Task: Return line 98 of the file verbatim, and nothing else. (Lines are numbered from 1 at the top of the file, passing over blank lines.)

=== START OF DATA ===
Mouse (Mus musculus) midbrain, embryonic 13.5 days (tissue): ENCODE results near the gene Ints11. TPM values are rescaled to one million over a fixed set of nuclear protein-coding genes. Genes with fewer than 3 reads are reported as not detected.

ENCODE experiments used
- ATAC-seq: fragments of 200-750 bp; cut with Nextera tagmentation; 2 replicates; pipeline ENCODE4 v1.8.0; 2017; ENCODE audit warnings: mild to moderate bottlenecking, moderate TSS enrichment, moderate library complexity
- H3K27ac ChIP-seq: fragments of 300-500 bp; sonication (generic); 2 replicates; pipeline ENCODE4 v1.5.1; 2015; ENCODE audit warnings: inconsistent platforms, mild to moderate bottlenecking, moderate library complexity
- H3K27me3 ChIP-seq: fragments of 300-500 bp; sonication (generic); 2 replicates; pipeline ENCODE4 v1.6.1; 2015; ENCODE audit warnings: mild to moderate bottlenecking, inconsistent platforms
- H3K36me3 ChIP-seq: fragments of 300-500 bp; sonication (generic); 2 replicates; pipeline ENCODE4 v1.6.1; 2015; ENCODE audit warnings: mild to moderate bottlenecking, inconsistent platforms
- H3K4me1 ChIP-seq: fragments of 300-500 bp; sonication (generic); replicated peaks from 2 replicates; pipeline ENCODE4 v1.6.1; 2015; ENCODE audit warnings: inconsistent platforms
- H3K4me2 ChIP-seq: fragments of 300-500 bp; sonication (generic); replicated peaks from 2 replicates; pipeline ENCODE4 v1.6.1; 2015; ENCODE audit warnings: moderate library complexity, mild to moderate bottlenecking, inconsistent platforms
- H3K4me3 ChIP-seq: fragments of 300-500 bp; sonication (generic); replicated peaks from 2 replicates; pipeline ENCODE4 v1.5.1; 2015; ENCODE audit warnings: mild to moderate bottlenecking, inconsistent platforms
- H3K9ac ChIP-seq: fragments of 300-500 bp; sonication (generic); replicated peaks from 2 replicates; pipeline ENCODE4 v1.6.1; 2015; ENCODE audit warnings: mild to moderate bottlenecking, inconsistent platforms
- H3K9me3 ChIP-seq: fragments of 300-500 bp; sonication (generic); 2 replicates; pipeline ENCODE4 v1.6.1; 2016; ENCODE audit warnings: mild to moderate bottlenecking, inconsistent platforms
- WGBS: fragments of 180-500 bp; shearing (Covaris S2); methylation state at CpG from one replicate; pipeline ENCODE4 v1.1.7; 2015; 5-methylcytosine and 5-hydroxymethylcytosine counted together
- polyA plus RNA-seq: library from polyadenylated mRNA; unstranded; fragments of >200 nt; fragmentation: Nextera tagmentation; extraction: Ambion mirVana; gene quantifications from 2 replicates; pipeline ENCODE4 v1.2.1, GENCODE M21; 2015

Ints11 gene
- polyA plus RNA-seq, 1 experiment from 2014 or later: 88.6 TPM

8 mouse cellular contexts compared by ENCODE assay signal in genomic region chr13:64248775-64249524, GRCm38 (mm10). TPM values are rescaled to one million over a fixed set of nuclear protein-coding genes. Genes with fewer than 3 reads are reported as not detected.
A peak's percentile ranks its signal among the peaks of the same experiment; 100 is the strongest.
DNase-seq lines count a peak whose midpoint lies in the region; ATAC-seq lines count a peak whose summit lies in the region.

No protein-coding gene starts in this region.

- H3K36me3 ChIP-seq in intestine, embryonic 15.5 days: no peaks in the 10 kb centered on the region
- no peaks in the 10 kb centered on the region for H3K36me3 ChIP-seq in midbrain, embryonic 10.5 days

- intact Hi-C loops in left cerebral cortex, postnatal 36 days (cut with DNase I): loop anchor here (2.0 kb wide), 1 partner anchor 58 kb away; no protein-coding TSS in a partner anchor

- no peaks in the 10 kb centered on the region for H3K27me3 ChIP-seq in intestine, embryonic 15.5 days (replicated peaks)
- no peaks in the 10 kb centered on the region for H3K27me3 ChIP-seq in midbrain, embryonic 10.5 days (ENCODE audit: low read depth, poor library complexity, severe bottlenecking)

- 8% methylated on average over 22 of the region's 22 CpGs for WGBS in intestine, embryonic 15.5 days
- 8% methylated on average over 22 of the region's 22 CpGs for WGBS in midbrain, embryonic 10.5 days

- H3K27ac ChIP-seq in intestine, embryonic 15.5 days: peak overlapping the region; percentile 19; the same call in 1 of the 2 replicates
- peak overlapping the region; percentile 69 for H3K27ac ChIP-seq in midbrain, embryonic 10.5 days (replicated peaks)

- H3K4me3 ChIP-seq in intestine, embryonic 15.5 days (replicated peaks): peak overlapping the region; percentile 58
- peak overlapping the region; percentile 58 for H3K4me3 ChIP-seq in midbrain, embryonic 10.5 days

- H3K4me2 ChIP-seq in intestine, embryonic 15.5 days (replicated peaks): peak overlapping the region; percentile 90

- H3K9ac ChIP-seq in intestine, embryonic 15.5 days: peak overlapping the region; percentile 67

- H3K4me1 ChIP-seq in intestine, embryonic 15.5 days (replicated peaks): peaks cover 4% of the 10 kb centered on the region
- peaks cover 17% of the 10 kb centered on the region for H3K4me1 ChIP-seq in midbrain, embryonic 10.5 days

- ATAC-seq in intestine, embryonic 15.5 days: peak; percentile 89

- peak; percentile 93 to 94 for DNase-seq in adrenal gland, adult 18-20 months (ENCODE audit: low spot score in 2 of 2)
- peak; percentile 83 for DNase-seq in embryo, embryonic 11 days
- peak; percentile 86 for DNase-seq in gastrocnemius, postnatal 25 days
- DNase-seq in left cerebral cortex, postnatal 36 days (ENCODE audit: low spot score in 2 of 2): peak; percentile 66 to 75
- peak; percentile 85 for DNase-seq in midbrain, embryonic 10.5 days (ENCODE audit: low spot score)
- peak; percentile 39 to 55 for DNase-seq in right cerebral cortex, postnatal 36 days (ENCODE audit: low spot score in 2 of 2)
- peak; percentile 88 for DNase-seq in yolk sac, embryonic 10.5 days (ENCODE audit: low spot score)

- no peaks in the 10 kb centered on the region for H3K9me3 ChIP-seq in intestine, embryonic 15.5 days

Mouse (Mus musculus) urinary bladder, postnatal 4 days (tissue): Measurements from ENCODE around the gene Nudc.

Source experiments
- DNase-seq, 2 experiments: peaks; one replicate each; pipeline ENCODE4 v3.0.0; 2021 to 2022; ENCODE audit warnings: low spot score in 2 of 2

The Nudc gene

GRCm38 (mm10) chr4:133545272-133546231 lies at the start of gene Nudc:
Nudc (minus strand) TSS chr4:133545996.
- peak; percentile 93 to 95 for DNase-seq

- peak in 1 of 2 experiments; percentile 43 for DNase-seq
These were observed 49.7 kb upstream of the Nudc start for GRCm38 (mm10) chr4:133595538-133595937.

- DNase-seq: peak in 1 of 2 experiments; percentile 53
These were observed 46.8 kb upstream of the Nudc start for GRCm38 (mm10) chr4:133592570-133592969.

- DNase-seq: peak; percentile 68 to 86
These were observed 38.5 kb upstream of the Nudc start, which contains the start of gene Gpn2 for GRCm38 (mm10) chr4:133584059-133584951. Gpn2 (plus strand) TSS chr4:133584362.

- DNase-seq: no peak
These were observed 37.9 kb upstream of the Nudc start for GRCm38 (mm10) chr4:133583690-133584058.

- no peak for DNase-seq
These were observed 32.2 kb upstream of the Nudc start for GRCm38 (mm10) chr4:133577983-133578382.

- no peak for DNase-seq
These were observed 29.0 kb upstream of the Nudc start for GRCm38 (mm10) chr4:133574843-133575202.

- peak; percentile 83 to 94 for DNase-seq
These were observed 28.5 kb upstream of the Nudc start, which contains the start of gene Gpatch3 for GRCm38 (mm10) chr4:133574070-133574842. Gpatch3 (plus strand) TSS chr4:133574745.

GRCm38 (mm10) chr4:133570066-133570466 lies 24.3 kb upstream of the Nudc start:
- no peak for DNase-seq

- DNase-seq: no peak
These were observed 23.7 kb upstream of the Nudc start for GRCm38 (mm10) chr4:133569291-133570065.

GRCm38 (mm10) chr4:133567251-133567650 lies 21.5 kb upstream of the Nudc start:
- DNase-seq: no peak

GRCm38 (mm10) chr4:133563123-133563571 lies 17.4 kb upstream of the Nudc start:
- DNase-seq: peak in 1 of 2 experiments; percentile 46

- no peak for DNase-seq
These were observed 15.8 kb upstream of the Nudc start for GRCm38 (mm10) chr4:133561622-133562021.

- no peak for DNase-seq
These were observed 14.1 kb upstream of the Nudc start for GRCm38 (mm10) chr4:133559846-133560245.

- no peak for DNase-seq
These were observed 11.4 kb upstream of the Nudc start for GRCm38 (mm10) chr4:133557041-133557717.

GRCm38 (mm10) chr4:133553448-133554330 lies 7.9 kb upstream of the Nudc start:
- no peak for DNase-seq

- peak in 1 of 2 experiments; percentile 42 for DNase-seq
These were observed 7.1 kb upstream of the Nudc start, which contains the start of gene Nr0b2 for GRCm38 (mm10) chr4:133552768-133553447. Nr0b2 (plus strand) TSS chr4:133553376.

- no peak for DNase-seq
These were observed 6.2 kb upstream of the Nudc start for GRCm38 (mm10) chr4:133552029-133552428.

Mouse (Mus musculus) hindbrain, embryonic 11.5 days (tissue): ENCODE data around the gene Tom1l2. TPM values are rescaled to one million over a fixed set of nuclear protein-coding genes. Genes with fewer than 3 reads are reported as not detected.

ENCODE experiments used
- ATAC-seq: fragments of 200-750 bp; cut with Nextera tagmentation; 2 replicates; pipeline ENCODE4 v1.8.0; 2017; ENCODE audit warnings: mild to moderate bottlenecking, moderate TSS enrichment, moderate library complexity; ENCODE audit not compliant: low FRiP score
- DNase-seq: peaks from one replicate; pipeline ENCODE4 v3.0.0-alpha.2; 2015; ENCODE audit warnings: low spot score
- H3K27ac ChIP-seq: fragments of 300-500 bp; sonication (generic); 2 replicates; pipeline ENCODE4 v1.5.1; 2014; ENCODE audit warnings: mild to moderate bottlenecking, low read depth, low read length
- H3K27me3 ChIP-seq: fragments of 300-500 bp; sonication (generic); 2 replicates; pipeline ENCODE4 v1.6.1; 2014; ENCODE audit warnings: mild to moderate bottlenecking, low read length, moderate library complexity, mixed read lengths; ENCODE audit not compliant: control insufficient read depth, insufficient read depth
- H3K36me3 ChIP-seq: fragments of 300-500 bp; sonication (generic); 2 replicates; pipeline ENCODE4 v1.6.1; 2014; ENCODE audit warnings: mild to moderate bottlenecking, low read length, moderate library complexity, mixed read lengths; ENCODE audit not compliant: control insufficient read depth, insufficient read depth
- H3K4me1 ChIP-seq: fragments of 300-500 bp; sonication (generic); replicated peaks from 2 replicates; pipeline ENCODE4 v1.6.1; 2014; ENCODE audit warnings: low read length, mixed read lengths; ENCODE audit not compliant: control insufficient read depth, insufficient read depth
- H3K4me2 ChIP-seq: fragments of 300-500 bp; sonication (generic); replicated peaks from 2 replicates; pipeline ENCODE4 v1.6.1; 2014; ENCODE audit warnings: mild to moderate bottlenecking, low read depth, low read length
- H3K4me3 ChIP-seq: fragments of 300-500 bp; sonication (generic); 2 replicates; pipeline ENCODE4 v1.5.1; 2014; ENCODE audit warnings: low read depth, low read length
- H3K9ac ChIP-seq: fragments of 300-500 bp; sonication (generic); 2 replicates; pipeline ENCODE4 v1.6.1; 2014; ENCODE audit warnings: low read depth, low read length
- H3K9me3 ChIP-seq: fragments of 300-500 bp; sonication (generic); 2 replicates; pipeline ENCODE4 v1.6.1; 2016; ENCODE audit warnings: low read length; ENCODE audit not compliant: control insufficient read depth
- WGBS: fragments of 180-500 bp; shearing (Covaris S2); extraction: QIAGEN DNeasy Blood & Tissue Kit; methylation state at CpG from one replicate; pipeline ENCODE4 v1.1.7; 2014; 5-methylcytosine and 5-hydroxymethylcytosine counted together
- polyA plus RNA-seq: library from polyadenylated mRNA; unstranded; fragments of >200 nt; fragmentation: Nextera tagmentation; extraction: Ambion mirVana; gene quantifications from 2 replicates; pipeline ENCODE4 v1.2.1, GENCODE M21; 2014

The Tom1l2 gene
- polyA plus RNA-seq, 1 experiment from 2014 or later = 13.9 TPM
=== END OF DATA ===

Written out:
- polyA plus RNA-seq: library from polyadenylated mRNA; unstranded; fragments of >200 nt; fragmentation: Nextera tagmentation; extraction: Ambion mirVana; gene quantifications from 2 replicates; pipeline ENCODE4 v1.2.1, GENCODE M21; 2014